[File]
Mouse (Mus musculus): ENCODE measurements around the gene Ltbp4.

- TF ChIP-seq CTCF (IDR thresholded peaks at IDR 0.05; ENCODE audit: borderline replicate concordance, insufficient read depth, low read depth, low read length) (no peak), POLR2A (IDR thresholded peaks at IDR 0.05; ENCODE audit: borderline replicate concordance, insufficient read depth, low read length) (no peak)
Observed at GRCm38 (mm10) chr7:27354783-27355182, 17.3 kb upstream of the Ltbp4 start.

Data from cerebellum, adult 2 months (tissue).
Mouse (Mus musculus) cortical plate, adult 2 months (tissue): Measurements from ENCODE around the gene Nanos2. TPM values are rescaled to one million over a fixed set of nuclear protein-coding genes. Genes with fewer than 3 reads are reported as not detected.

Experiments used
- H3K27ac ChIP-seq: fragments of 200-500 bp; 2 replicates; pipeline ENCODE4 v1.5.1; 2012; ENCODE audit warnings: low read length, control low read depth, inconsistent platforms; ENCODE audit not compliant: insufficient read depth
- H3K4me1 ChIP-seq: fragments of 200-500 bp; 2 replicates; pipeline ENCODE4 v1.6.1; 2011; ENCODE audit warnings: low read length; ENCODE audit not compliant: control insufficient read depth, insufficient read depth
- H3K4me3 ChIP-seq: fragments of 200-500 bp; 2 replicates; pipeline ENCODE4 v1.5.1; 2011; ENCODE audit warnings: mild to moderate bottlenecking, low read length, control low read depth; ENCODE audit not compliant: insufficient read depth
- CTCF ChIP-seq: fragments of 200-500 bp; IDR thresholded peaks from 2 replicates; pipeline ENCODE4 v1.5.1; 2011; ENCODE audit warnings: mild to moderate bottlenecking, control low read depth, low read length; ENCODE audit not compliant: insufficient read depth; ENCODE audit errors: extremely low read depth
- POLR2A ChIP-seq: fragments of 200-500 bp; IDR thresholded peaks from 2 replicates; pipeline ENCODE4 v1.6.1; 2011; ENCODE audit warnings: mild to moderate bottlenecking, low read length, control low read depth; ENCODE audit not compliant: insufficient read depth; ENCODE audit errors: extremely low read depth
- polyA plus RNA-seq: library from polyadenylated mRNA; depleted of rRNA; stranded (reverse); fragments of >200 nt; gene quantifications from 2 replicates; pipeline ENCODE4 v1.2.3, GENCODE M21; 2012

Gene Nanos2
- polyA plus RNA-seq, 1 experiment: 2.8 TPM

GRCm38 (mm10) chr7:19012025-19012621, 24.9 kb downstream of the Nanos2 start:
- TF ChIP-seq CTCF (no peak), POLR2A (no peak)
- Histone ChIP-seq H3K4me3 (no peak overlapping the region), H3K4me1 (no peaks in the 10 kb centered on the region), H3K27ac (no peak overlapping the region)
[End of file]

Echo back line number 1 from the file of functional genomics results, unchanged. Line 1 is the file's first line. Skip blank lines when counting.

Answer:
Mouse (Mus musculus): ENCODE measurements around the gene Ltbp4.